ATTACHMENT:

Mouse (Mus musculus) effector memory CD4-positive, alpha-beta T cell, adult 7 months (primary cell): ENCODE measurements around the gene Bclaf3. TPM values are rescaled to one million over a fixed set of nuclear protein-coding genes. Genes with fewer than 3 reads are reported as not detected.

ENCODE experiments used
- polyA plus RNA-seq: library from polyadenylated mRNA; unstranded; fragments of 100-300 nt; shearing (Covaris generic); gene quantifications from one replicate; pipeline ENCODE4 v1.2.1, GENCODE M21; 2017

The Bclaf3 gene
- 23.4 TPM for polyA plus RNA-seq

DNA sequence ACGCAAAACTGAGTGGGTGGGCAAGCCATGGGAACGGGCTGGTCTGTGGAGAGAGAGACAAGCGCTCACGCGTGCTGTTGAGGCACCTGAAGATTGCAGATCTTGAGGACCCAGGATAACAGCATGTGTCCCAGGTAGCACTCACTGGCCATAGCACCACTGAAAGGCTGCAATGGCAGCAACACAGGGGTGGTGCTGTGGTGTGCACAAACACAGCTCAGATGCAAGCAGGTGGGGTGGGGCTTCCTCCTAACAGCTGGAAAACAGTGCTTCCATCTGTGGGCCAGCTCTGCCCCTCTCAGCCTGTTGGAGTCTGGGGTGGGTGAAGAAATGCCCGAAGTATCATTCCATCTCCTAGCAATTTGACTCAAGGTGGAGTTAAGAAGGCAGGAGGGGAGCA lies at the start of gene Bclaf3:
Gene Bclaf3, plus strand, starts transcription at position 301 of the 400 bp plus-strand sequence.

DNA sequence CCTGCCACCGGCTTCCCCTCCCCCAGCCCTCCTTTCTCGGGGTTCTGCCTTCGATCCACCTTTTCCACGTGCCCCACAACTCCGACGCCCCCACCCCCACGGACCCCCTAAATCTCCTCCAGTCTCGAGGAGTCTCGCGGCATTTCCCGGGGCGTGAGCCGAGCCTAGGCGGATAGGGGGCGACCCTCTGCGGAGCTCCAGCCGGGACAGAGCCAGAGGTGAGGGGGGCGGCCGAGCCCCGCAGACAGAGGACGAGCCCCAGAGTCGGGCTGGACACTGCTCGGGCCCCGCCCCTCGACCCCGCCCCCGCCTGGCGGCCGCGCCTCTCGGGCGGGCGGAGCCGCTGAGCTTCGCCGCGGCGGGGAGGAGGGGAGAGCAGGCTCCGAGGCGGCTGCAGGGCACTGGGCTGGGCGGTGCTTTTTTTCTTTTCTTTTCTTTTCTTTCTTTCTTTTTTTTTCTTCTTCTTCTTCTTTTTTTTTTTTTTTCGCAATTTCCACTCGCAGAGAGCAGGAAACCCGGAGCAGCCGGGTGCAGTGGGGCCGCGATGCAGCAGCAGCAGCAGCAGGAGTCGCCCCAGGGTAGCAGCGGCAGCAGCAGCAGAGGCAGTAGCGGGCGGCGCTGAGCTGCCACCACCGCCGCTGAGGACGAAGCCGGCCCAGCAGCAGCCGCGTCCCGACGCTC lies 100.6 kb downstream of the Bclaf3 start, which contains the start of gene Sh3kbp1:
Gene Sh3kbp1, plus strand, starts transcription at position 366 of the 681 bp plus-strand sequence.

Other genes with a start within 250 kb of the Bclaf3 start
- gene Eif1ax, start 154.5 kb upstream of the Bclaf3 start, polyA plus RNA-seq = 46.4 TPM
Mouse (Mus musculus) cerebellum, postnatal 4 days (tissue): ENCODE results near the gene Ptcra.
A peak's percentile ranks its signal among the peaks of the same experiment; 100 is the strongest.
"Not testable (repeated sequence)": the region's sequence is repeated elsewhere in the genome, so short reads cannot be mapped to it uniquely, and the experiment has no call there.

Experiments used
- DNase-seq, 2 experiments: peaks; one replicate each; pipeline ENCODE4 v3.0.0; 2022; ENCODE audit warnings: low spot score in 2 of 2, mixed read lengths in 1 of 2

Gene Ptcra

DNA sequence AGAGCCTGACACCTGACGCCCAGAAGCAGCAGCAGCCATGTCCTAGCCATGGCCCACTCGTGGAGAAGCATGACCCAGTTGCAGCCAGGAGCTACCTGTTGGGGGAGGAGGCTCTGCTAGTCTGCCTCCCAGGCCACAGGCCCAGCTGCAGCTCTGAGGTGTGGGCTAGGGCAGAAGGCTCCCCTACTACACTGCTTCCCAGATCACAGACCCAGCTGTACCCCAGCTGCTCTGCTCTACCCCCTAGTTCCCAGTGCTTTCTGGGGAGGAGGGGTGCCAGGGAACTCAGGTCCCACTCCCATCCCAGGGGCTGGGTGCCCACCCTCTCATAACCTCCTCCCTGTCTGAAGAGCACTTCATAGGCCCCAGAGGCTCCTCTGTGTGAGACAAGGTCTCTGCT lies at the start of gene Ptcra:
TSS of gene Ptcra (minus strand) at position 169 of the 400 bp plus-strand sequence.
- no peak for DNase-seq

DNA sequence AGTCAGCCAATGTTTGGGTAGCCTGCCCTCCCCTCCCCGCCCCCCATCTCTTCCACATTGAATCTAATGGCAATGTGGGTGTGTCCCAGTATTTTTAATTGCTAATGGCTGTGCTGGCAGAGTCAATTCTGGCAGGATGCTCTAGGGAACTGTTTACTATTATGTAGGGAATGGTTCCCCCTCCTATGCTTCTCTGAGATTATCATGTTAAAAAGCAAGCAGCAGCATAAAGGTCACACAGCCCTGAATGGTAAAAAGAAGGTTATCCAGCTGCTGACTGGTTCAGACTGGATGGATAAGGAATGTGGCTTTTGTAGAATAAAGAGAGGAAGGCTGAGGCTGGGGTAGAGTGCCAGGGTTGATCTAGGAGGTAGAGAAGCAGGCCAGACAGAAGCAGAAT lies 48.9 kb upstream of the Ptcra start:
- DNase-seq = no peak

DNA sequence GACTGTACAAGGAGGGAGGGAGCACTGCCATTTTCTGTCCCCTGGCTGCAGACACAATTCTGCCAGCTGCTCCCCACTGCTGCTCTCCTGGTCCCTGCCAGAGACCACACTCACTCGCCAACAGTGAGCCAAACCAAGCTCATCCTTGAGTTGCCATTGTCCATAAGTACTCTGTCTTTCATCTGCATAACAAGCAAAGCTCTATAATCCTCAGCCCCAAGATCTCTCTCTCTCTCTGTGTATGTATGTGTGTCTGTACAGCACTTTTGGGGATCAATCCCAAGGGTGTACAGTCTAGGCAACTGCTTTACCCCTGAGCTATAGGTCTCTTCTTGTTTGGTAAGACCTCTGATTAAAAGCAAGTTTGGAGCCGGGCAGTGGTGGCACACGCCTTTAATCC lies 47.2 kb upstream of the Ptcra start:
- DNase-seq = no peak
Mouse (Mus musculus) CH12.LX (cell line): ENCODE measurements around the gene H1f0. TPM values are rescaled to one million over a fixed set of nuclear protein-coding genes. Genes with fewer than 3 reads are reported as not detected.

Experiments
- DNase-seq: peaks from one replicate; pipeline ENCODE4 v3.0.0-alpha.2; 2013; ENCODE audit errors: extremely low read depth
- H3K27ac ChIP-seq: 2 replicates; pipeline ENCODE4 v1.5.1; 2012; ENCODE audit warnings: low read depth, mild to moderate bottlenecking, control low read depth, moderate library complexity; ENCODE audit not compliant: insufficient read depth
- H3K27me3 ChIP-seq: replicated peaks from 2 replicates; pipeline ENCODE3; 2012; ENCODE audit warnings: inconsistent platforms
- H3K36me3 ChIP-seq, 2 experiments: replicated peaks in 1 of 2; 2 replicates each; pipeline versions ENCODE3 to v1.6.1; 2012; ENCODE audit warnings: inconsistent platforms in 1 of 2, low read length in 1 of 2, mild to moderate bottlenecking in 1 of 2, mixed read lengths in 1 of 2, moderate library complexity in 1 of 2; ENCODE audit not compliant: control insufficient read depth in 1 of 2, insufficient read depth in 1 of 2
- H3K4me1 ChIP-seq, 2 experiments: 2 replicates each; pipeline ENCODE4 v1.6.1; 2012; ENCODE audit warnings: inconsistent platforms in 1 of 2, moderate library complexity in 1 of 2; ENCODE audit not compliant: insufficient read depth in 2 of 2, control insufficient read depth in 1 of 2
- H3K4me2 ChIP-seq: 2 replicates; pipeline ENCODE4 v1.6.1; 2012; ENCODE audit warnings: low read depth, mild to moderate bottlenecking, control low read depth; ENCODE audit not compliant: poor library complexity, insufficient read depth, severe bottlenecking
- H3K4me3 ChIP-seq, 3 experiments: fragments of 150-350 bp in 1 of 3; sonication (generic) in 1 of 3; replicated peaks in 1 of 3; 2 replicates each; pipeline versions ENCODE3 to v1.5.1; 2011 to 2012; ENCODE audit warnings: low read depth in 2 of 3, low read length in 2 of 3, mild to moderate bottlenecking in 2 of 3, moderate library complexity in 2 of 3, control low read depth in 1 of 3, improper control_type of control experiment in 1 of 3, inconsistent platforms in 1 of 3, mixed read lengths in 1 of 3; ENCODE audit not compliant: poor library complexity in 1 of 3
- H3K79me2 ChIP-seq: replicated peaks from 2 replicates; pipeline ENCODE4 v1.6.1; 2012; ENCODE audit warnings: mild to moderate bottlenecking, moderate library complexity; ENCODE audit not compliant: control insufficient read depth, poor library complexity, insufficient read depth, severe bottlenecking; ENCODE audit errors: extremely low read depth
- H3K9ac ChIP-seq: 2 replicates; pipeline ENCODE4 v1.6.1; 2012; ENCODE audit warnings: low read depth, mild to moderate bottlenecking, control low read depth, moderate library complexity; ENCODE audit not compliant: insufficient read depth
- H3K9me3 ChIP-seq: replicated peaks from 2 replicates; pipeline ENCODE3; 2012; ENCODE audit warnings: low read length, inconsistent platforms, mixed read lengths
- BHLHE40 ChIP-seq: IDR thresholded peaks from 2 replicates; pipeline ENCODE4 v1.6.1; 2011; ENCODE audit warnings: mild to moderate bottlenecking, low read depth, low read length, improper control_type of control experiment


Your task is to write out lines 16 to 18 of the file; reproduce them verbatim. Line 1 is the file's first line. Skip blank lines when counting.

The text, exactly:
- DNase-seq, 2 experiments: peaks; one replicate each; pipeline ENCODE4 v3.0.0; 2022; ENCODE audit warnings: low spot score in 2 of 2, mixed read lengths in 1 of 2

Gene Ptcra

DNA sequence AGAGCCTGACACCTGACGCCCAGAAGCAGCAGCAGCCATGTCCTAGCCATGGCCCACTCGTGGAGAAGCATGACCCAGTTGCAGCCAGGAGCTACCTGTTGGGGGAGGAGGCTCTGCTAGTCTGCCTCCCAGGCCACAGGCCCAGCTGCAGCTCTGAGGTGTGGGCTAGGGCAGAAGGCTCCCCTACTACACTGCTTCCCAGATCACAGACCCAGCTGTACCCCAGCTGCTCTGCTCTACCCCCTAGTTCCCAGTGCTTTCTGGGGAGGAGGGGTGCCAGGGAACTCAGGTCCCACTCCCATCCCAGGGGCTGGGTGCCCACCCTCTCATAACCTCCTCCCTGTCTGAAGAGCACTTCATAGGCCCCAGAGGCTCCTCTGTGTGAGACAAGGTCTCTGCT lies at the start of gene Ptcra: